Wisconsin’s angry blue fisters have been trying to delegitimize the election results ever since the people entrusted Scott Walker and legislative Republicans with control of state government in 2010. Anyone for a takeover of the Capitol?
The Left is even more despondent given Walker’s convincing recall victory last June and continued Republican hegemony in the Fall elections. All they’ve got left now are hobgoblins and campfire stories.
Stock in trade for the likes of "Wisconsin Wave," a George Soros-funded permanent protest group that led a "reject this legislature" rally in January at the Capitol. Their "Shut the Chamber" rally in February was marred by vandalism to the offices of their target, Wisconsin Manufacturers and Commerce. 
Miffed that, while Barack Obama and Tammy Baldwin won statewide, "redistricting is entirely responsible for the GOP’s 'success’ in congressional and legislative races" in 2012, the Wave claimed. (Read it here)
Or is it? Two academics from George Washngton University would beg to differ. They analyzed last fall’s U.S. House of Representatives results. (Their report is posted at The Washington Post Wonkblog.)  
Observing that Democrats took 51% of the vote nationwide but fell 33 seats short of a majority in the U.S. House, researchers John Sides and Eric McGhee ask: "Has gerrymandering allowed Republicans to defy the will of the people?"
Not really, they answer. For one thing, they observe, Democrats typically run up the score in densely populated urban areas in districts that are compactly drawn and properly respect communities of interest.  
At most, they conclude, redistricting cost Democrats only 7 congressional seats. However, "once we took incumbency into account, the apparent effect of gerrymandering vanished." 
The Blaska Policy Werkes and Tanning Salon applied the same rigorous metrics to the Wisconsin Assembly, whose 99 members face re-election every year as does the U.S. House of Representatives.
Talk about running up the score: in populous urban areas like Dane County, Democrats Diane Hesselbein, Melissa Sargent, and Chris Taylor were elected to their first terms on November 6 without Republican opposition. Republicans tend not to make the race unless they perceive a reasonable chance of winning. Maybe they’re more pragmatic that way. Perhaps doing so save resources for the close battleground fights. Which brings us to our second point, anon.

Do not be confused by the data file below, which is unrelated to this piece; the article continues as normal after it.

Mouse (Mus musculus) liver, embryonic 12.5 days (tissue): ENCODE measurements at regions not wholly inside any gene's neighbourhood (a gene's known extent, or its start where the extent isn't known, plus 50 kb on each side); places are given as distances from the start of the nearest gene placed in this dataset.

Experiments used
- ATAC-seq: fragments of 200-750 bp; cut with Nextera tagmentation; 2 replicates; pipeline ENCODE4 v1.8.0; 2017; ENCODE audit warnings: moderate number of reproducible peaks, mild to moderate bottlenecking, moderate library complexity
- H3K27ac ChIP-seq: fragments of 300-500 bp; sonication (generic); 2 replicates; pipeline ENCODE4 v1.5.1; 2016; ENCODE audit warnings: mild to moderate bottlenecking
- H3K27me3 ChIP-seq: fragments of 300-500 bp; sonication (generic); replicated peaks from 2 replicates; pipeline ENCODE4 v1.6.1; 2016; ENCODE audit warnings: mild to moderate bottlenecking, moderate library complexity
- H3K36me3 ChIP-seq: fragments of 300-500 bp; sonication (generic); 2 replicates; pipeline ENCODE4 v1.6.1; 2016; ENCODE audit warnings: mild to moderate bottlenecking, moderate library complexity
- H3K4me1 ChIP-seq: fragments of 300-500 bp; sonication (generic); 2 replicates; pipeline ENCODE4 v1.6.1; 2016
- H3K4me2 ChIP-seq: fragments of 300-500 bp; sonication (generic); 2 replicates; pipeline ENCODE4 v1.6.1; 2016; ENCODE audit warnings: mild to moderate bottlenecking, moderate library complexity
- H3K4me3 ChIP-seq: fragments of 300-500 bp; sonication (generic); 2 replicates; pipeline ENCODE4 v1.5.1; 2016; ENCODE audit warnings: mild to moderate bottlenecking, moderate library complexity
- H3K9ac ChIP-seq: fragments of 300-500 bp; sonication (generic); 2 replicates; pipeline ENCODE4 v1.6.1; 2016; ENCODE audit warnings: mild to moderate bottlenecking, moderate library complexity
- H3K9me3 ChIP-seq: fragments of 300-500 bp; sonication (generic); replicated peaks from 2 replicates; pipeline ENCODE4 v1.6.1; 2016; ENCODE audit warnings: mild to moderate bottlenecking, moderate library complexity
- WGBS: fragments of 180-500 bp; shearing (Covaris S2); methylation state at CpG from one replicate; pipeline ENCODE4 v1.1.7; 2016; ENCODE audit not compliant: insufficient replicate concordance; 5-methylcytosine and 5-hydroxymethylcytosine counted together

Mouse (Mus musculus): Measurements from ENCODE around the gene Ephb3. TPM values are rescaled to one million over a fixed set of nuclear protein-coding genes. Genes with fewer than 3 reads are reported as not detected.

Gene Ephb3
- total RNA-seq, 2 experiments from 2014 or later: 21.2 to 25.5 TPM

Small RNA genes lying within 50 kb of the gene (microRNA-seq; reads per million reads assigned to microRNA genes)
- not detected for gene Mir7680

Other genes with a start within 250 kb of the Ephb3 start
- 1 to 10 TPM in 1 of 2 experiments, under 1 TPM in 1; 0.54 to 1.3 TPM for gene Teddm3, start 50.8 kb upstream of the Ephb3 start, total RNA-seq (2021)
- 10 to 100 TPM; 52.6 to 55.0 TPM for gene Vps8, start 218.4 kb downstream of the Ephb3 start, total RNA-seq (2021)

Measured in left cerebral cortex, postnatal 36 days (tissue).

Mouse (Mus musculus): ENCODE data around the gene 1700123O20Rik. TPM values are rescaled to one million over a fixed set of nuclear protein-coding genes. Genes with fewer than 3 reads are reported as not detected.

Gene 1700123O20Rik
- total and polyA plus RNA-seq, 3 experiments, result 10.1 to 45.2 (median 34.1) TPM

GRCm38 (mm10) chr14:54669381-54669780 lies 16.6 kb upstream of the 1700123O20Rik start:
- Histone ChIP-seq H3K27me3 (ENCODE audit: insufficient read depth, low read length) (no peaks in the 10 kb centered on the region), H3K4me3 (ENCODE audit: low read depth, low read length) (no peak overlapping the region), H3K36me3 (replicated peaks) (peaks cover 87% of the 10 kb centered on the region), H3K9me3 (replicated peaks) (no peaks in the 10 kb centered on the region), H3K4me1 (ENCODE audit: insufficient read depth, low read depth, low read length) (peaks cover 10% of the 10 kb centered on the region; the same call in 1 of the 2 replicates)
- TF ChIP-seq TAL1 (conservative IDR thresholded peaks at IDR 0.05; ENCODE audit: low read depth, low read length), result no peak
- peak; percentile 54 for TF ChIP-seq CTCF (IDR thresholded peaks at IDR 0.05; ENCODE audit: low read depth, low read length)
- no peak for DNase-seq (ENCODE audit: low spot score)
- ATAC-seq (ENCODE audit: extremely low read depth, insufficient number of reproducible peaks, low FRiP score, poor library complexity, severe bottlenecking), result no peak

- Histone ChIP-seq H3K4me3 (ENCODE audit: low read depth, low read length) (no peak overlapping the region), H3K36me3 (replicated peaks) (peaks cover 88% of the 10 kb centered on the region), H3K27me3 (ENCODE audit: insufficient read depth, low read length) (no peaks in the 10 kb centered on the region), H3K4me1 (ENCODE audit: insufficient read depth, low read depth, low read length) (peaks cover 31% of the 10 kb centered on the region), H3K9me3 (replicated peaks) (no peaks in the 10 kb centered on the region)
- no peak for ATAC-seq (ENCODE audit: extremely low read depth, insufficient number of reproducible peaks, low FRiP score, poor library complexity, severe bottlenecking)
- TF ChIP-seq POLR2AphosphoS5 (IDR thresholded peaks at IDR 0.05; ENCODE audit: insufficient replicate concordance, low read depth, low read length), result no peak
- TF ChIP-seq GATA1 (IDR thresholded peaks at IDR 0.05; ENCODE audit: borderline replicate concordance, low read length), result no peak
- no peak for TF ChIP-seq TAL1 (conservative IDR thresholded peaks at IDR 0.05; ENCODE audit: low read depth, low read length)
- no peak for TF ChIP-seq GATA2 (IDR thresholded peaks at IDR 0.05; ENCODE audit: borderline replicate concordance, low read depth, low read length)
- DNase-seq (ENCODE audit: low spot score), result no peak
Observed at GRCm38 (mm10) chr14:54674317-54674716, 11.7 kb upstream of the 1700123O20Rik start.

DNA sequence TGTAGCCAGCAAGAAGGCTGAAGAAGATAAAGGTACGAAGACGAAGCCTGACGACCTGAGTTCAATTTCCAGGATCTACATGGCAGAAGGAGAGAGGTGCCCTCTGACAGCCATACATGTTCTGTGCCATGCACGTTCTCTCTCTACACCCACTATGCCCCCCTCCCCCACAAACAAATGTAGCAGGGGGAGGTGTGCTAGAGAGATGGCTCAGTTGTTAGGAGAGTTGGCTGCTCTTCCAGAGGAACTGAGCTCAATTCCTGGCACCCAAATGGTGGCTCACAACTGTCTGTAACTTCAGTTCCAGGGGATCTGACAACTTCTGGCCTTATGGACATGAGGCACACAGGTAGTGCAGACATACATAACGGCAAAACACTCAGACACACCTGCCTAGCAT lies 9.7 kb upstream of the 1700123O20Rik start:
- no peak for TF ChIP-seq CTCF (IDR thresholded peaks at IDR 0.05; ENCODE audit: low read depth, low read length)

Democrats, on the other hand, seem more willing to run to throw themselves on the sword, make a point, or show the flag — even in heavily Republican Waukesha County. In fact, Democrats made the race in 95 of 99 Assembly districts; Republicans in only 76 — a difference of 19 seats. (Only 4 Republicans ran unopposed compared to 19 Democrats — not counting third-party or independent opposition.)
The sore-losing Left asserts that Republicans won 56 of the 76 seats they did contest with just 52 percent of the vote.
Here we apply Sides’ and McGhee’s test for incumbency. The Washington researchers give incumbents a 5 percentage point advantage no matter their party label.
"We know that incumbency is a powerful factor in House elections, bringing candidates greater visibility, adding to their campaign coffers, and deterring quality challengers from running," they write. Is it any different in the State Assembly?
Incumbent Republicans legislators ran in 45 of those 76 contested Assembly districts. Put another way: in 3 of every 5 contested seats a sitting Republican legislator was running on a very pro-reform record achieved in Scott Walker’s first term. Walker won his recall by +7 percentage points. Incumbency, as the credit card issuer might say, has is advantages.
By contrast, only 12 of the 76 Democrats in those 76 contested races were incumbents— nearly a 4 to 1 disadvantage to Republicans.
That is due in large part to the simple fact that the GOP had more incumbents to put in the field. They came into the election with a 59 to 39 advantage (with one right-leaning independent). That majority was achieved in the 2010 election. That’s right, the election held before the supposed Republican gerrymandering!
Democrats sued over the new maps. A three-judge federal panel made small changes in two Milwaukee districts but otherwise upheld the maps as constitutional and lawful.
Good government goo-goos (ever misplacing their trust in "experts") long for a supposedly non-partisan, unelected "commission" to draw legislative district boundaries. Of course, Democrats could have done so when they ruled the roost under Jim Doyle.